Also, if you are using Tight as some standard for "Chicago improv", don't. I don't believe we've really done any Chicago-specific things here (yet). Scenically, perhaps it is Chicago influenced, but certainly not in terms of form. I would really like to start performing the Harold form here. The Harold is very Chicago specific (created by Del Close and performed nightly at IO). I have never seen a Harold performed outside of Chicago and, frankly, the form is strange enough that Chicago is one of the only places you can truly see one done, as there is no good way to understand it without seeing it. A lot. One of the mistakes most people make with performing the Harold is attempting to follow plot when bringing back second and third beats, feeling the need to go that party that was talked about in the first beat. What we are taught, instead, is to rather explore these people in that scene, or the themes brought up in that scene, rather than the move to further a plot (which, from experience, is ultimately limiting). Often the theme might follow the plot to some degree, but not necessarily. The most successful shows I've seen -- from the audience's perspective and from mine -- we ones that explored things other than a plot.

And, for the record, callbacks are not a Harold-specific thing at all. and a callback is not a joke. and callbacks do not "connect" anything. Just wondering, where have you seen a Harold performed and by whom?


Again, this stuff is better discussed than typed. Soon!

ps. I've never related to people with a theme. Maybe if we drink enough Thanksgrilling Day Beer...

Also, please know that I write about this not out of any sense of arguing or defending, but understanding. i LOVE improv, i think about it far too much, and am passionate about it -- not just performing it, but attempting to understand it. this has been something i have done for about 6 1/2 years and i always feel like i am just cracking the surface.



*audience: i believe this: don't ever cater to the audience. YOU tell the audience what's funny, what to watch, etc. don't ever cater to the audience. I'm not talking about taking a dump on stage and making people watch, but playing to the top of your intelligence -- this was a phrase used more than most in my training -- will get an audience enraptured more than attempting to make everyone laugh. Audiences are smarter than we think.
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Postby Wesley » November 17th, 2005, 4:17 pm

I agree. I didn't mean to imply that Yankees don't like a good yarn, too. After all, they gave us Sleepy Hollow and Casey at the Bat among other tales.
(Though, that Connecticut licence plate that says "The Story-Hatin' State doesn't help matters any.)

I guess I meant more about the pace, point, style, and manner of story telling. The south has always seemed to have a different, more reverential social place for storytellers in my stereotypes. Like your example of food, all societies have religion and priests, too, but some areas, like Iran, clearly hold them in a different regard than, say, California. I guess I was asking about degrees, not absolutes.

And the way a story is told is key, too. I was more-or-less wondering aloud if the Chicago crowds clapped and laughed precisely because the method was one they understood, whereas a Texas crowd may get confused because it is not a method of 'story-telling' they are used to. In other words, is the Chicago crowd properly conditioned via culture or exposure to improv to not find it weird when the improvisers word associate with a suggestion? Would I get the same quasi-weird vibe I've occasionally picked up from a Texas crowd in Chicago? If not, why not? What is the difference?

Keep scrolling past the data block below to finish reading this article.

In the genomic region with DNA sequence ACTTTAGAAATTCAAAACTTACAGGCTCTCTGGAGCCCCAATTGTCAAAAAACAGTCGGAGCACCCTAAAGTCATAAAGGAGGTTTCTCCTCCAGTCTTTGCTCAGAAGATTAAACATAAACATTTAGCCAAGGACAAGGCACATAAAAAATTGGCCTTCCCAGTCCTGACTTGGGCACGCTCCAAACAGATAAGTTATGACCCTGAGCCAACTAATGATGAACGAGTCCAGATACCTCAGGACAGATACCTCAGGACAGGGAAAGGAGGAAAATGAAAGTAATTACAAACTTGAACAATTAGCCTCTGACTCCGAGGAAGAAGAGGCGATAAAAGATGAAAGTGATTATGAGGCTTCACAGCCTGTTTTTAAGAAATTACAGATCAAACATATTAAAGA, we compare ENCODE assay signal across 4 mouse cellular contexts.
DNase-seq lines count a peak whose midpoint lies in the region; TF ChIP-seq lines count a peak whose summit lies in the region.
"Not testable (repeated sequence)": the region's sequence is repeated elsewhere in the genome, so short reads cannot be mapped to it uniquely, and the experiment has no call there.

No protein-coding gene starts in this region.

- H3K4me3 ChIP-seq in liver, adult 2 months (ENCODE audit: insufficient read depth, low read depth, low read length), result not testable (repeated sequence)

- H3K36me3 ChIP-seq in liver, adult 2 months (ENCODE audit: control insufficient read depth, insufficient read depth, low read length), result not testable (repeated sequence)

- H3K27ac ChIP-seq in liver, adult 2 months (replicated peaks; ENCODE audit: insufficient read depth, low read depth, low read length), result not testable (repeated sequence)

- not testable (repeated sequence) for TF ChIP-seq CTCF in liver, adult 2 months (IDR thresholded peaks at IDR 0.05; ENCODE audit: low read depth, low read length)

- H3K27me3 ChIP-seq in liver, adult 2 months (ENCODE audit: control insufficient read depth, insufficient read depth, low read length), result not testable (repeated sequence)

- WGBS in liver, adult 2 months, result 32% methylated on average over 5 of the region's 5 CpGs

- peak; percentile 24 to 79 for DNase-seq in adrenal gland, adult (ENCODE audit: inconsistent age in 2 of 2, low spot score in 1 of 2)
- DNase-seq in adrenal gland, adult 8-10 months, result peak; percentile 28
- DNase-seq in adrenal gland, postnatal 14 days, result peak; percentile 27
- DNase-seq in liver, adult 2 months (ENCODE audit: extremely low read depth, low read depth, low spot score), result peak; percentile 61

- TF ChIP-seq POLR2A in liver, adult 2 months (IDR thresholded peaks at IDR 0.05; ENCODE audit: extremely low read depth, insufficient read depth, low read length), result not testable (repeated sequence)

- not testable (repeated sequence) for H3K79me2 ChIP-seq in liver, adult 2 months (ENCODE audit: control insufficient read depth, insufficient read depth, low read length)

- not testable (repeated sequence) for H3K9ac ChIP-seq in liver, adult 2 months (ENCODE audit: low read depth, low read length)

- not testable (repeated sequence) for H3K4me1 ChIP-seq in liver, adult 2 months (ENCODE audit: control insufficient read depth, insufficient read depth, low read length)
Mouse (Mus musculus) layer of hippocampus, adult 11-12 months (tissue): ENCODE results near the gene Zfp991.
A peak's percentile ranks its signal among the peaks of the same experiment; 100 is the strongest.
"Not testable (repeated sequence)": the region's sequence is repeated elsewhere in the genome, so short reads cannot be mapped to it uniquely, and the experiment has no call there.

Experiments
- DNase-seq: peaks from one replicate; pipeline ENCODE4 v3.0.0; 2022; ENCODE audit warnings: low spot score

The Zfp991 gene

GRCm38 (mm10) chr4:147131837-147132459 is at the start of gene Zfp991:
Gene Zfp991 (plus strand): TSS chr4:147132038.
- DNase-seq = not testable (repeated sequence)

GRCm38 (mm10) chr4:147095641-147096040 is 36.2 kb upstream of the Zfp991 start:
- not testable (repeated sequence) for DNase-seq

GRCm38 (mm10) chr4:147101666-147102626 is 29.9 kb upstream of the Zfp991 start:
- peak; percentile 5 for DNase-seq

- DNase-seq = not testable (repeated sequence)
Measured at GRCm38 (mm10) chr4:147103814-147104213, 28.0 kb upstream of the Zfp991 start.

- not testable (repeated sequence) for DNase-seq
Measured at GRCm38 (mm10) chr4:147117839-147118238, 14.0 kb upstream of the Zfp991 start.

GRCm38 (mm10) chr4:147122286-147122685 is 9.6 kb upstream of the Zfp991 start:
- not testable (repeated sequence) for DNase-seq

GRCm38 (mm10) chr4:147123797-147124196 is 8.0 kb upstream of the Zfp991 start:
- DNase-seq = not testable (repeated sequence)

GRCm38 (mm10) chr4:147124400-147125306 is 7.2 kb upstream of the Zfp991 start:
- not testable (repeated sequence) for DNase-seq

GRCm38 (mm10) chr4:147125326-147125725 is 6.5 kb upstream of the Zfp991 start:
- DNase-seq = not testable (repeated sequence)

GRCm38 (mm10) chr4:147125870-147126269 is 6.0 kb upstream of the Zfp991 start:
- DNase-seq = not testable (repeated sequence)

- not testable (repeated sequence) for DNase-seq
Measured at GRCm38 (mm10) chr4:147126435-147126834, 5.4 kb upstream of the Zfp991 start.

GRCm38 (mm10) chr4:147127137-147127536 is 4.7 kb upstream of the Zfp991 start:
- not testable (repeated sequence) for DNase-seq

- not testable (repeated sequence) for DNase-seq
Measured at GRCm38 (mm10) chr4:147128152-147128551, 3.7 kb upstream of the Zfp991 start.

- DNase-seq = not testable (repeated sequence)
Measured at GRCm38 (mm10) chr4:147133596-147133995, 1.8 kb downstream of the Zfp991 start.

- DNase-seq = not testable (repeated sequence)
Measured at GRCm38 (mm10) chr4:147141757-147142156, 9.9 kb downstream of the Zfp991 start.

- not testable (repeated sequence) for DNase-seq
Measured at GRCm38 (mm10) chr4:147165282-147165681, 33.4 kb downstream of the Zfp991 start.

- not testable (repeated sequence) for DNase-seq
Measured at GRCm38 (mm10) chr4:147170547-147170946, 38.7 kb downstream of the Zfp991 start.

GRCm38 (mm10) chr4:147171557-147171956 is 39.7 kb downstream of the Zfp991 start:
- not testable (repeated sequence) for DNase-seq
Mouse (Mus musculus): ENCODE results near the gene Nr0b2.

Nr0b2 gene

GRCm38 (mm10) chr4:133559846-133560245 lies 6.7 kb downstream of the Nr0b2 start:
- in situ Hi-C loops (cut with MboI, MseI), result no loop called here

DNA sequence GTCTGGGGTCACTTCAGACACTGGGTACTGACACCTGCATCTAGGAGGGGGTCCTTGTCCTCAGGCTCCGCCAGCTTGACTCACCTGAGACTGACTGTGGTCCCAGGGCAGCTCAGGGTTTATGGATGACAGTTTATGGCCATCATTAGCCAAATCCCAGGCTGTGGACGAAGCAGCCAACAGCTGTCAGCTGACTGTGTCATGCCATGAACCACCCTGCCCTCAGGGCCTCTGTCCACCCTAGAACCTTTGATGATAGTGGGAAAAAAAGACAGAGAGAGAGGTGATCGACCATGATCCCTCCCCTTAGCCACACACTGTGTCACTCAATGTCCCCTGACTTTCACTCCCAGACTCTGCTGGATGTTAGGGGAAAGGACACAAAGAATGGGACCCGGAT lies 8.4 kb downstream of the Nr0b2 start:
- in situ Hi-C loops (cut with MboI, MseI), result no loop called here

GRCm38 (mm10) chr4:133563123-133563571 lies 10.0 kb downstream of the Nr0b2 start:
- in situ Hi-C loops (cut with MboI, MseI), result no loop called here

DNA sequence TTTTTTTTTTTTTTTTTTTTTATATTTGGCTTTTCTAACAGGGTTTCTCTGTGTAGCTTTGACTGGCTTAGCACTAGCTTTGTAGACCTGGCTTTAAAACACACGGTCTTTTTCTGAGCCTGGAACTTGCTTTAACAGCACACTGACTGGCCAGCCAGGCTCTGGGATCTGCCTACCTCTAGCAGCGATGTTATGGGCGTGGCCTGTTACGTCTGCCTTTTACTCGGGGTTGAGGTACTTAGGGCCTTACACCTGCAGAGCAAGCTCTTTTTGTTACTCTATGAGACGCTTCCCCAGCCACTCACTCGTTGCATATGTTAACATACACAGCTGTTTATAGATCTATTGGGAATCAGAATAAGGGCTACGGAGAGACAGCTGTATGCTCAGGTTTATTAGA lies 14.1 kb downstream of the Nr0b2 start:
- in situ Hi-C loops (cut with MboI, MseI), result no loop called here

Granted, the world is quickly shrinking and these perceived differences (and they are just perceived) blur with time and exposure. But as someone who loves and watches a lot of Asian cinema, they have some story-telling techniques that are essentially foreign to Western story-telling and can confuse the hell out of you if you aren't at least slightly familiar with the culture and the way they prefer to take in and process information. (I'm using culutre and geography as differentiators, but I'm maybe what I'm really curious about the science and psychology of reaching an audience, any audience).

Also, I could be way off. I'd be willing to buy that premise, too. :wink:
I was just thinking at 60 words a minute and my experiences with our cousins in the North are somewhat limited. I knew a lot of Minnesotans, but they didn't care about much of anything besides fishing and showing off the fact that they could wear short-sleeves in the 40's while us Tennessee natives bundled up under 14 layers of jackets and coats. I've also known a few New Jerseyites and with some notable exceptions they seemed much more direct than the equivalent southerner. ("Dude, you are wicked fat!" as opposed to "You, sir, look like a Christmas pig that was let loose in the corn barn the day after Thanksgiving.")

As for Tight, they were just an example I tossed out because I know they are at the least Chicago influenced and have some training in that style. I've seen some homemade videos of some SCTV stuff and clips on websites and read a good bit about it, but I'm not so sure I've ever seen any troupe do an "actual" Harold. Of course, if some of the books are to be believed (I don't), everything is nothing more than an adapted Harold anyway. I would love to see one, though. I've always found it curious that it is held up in so many books, but never done here.

I think we totally agree on the underlying concept of thematic improv, we just approach the packaging a little differently is all. And that is precisely what is going to make Austin rock.
I love improv, too and I love these discussions. I consider other takes on the issue a blessing and an oppotunity for growth.

I concur that we should drink copious amounts of alcohol and discuss this and many other improv issues further.